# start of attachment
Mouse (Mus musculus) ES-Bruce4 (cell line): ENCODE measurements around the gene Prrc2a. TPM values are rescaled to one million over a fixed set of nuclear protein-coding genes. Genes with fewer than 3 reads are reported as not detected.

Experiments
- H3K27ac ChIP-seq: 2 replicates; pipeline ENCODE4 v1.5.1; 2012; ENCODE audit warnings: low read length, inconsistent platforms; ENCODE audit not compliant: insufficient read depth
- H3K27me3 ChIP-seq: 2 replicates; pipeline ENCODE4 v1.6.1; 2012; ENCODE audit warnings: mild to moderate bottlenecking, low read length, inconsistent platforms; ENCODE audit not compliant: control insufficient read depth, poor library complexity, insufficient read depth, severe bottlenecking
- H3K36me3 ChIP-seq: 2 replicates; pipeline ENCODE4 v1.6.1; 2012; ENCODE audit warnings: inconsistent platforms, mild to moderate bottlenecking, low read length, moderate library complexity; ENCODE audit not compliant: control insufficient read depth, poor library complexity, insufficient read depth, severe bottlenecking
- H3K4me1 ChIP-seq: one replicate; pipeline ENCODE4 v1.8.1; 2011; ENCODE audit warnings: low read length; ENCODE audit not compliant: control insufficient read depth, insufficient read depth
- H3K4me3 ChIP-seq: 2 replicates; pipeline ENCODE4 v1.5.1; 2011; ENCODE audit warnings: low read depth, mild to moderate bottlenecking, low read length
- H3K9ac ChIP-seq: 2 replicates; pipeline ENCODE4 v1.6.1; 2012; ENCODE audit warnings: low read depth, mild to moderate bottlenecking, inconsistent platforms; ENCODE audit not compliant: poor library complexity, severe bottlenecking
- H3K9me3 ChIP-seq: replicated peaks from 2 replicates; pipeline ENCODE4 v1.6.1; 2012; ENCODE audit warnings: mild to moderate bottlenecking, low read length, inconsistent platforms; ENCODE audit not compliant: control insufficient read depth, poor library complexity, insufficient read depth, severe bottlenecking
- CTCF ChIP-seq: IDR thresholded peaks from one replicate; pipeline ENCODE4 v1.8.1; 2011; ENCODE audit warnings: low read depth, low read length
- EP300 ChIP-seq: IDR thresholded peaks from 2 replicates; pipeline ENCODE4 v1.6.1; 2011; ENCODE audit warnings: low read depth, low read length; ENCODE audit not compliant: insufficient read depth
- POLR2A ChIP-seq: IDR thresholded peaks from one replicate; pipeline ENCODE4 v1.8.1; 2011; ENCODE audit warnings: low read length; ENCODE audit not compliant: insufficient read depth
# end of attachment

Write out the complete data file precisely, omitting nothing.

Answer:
Mouse (Mus musculus) ES-Bruce4 (cell line): ENCODE measurements around the gene Prrc2a. TPM values are rescaled to one million over a fixed set of nuclear protein-coding genes. Genes with fewer than 3 reads are reported as not detected.

Experiments
- H3K27ac ChIP-seq: 2 replicates; pipeline ENCODE4 v1.5.1; 2012; ENCODE audit warnings: low read length, inconsistent platforms; ENCODE audit not compliant: insufficient read depth
- H3K27me3 ChIP-seq: 2 replicates; pipeline ENCODE4 v1.6.1; 2012; ENCODE audit warnings: mild to moderate bottlenecking, low read length, inconsistent platforms; ENCODE audit not compliant: control insufficient read depth, poor library complexity, insufficient read depth, severe bottlenecking
- H3K36me3 ChIP-seq: 2 replicates; pipeline ENCODE4 v1.6.1; 2012; ENCODE audit warnings: inconsistent platforms, mild to moderate bottlenecking, low read length, moderate library complexity; ENCODE audit not compliant: control insufficient read depth, poor library complexity, insufficient read depth, severe bottlenecking
- H3K4me1 ChIP-seq: one replicate; pipeline ENCODE4 v1.8.1; 2011; ENCODE audit warnings: low read length; ENCODE audit not compliant: control insufficient read depth, insufficient read depth
- H3K4me3 ChIP-seq: 2 replicates; pipeline ENCODE4 v1.5.1; 2011; ENCODE audit warnings: low read depth, mild to moderate bottlenecking, low read length
- H3K9ac ChIP-seq: 2 replicates; pipeline ENCODE4 v1.6.1; 2012; ENCODE audit warnings: low read depth, mild to moderate bottlenecking, inconsistent platforms; ENCODE audit not compliant: poor library complexity, severe bottlenecking
- H3K9me3 ChIP-seq: replicated peaks from 2 replicates; pipeline ENCODE4 v1.6.1; 2012; ENCODE audit warnings: mild to moderate bottlenecking, low read length, inconsistent platforms; ENCODE audit not compliant: control insufficient read depth, poor library complexity, insufficient read depth, severe bottlenecking
- CTCF ChIP-seq: IDR thresholded peaks from one replicate; pipeline ENCODE4 v1.8.1; 2011; ENCODE audit warnings: low read depth, low read length
- EP300 ChIP-seq: IDR thresholded peaks from 2 replicates; pipeline ENCODE4 v1.6.1; 2011; ENCODE audit warnings: low read depth, low read length; ENCODE audit not compliant: insufficient read depth
- POLR2A ChIP-seq: IDR thresholded peaks from one replicate; pipeline ENCODE4 v1.8.1; 2011; ENCODE audit warnings: low read length; ENCODE audit not compliant: insufficient read depth